word "red" refers to the object ("house") and completes the meaning

    of the words ("I painted my house."). So books call this an

    objective complement.

    Thus, if you say that "She has trouble," probably someone would

    ask you about the kind of trouble. And you might answer, "Oh,

    I'm sorry for not being more complete. She is having trouble

    coping with school. ("Coping with school" would be the objective

    complement of "trouble.")

    (3) It would very interesting to know which theory your teacher

    supports. In fact, s/he may have another theory or explanation.




    Thank you for your great question. It forced me to review my

    own understanding.


    Sincerely yours,


    James
    Last edited by TheParser; 05-Jun-2011 at 12:12.

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    #7

    Re: Part of speech quandry

    James,

    I am embarrassed to say that the question originates from class. I am embarrassed because it is a class in which I am tutoring an ESL student. Oy!
    (In my defense, I have a teaching credential in single subject English, not a B.A. [or M.A., or certificate] in TESL.)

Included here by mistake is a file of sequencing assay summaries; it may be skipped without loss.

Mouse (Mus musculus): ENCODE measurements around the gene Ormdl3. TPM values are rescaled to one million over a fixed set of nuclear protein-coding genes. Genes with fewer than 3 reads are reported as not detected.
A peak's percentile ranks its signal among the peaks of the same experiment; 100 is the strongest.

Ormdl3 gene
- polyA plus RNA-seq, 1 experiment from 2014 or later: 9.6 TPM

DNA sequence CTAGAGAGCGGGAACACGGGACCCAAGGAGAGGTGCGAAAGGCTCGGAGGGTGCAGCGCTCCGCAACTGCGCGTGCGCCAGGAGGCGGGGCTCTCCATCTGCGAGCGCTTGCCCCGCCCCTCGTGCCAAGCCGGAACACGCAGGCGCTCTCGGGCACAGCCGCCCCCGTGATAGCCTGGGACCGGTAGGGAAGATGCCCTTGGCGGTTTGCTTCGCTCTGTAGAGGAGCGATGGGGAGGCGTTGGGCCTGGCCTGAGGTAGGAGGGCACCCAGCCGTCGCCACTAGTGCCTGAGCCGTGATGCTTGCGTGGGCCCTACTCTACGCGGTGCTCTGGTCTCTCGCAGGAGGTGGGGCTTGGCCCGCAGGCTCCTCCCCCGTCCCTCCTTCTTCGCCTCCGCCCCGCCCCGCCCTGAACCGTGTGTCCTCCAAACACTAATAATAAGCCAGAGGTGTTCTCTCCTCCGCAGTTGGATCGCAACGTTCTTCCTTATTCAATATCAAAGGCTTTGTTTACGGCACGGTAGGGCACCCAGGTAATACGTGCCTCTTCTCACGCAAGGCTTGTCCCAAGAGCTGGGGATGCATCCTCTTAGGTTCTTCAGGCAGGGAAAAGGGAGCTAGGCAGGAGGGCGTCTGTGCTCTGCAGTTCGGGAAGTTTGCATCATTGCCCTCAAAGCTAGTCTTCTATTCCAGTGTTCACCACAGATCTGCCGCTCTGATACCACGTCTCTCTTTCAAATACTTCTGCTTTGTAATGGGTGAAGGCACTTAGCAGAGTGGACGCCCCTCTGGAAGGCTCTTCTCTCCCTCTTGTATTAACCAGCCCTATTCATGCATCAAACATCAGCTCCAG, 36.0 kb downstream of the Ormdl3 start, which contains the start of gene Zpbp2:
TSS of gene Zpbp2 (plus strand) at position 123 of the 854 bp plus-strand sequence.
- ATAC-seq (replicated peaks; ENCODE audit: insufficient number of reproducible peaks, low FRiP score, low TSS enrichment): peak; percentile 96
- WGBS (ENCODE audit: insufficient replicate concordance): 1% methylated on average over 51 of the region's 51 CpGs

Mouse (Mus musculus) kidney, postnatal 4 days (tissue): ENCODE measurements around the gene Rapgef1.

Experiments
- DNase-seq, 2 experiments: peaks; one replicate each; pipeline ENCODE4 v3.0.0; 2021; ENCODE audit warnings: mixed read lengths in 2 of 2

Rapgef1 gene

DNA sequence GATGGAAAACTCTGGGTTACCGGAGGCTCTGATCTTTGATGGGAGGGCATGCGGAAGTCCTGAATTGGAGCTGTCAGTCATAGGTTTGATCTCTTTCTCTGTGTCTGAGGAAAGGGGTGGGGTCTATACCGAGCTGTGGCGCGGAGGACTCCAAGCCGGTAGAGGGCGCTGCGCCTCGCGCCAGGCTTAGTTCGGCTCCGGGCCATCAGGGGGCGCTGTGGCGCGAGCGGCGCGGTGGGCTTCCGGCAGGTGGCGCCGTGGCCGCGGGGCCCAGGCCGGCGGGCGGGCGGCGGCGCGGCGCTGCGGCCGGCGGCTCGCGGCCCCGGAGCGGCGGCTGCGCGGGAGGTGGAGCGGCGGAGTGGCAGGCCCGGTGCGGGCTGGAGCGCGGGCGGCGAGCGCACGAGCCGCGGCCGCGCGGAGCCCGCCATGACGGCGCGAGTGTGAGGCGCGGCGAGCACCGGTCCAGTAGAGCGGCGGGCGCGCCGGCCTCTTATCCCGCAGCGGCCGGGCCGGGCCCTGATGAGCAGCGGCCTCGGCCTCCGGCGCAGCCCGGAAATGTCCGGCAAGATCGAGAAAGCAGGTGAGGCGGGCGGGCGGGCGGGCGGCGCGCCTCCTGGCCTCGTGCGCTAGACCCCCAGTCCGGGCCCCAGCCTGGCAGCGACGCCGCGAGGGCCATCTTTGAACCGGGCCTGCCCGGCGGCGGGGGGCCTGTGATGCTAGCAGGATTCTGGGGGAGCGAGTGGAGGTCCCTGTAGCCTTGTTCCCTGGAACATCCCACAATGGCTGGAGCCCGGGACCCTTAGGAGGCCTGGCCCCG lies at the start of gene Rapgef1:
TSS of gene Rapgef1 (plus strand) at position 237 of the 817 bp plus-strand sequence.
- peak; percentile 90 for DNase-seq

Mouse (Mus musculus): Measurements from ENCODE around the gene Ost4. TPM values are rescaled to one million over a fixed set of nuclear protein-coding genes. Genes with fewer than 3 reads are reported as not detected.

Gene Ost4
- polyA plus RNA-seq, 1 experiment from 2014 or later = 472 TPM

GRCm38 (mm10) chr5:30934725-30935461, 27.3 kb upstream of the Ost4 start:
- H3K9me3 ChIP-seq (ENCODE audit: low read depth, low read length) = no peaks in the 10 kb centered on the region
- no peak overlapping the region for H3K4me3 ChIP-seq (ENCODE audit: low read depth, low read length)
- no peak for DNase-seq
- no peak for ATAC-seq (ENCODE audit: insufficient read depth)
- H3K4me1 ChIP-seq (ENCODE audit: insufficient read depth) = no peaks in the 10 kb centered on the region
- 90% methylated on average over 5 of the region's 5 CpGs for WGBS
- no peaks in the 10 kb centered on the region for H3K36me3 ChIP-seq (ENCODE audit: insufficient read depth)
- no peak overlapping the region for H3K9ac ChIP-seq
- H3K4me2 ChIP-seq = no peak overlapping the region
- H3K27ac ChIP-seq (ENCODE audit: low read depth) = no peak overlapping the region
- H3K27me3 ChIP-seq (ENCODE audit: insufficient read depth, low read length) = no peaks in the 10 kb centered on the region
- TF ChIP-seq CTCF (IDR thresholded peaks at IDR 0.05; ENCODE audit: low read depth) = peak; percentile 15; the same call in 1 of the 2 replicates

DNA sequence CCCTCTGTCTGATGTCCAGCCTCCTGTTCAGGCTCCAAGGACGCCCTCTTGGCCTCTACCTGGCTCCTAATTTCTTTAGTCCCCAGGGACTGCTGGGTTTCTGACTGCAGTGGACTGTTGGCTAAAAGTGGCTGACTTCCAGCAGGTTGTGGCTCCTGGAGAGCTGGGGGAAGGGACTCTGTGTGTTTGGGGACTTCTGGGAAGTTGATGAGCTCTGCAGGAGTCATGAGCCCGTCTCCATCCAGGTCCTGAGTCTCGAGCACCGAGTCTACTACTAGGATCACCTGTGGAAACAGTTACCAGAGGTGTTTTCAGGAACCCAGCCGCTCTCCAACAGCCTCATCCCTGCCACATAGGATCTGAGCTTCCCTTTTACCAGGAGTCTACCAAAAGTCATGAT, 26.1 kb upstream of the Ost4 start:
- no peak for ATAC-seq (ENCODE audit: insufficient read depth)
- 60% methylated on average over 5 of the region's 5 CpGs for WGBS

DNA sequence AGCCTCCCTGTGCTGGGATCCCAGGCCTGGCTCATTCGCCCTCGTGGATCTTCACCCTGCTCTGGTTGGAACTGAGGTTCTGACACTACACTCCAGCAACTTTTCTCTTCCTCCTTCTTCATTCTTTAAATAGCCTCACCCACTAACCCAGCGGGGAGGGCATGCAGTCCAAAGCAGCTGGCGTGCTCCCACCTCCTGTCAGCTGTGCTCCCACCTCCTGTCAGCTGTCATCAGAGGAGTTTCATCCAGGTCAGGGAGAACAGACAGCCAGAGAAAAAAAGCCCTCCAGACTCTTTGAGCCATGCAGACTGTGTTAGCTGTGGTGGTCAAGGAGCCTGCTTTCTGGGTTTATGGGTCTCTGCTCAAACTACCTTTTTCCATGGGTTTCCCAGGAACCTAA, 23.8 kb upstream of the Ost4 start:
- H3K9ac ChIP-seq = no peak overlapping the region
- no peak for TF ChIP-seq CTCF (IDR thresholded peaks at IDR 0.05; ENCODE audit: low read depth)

I completely forgot about object complements. (Oy again.) Yes, I think 'coping with school' would be an object complement in this case.

    Ive never heard of your Theory #1, the suppressed preposition theory. If the sentence read, "She had trouble in coping with school", why would the preposition be necessary to explain why "coping" is a gerund? Is it because coping would be the noun object of the prep. phrase 'in coping'? Would that then make 'with school' a prep. phrase that modifies coping?

    This teacher much appreciates your self-qualified 'non-teacher' help!

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    #8

    Re: Part of speech quandry

    Quote Originally Posted by donnach View Post
    James,

    I am embarrassed to say that the question originates from class. I am embarrassed because it is a class in which I am tutoring an ESL student. Oy!
    (In my defense, I have a teaching credential in single subject English, not a B.A. [or M.A., or certificate] in TESL.)

    I completely forgot about object complements. (Oy again.) Yes, I think 'coping with school' would be an object complement in this case.

    Ive never heard of your Theory #1, the suppressed preposition theory. If the sentence read, "She had trouble in coping with school", why would the preposition be necessary to explain why "coping" is a gerund? Is it because coping would be the noun object of the prep. phrase 'in coping'? Would that then make 'with school' a prep. phrase that modifies coping?

    This teacher much appreciates your self-qualified 'non-teacher' help!


    NOT A TEACHER


    (1) I believe that you have, indeed, answered correctly your

    own questions regarding theory No. 1.

    (2) I believe (that) that ESL student is very fortunate to have

    such a knowledg(e)able tutor.


    Sincerely,


    James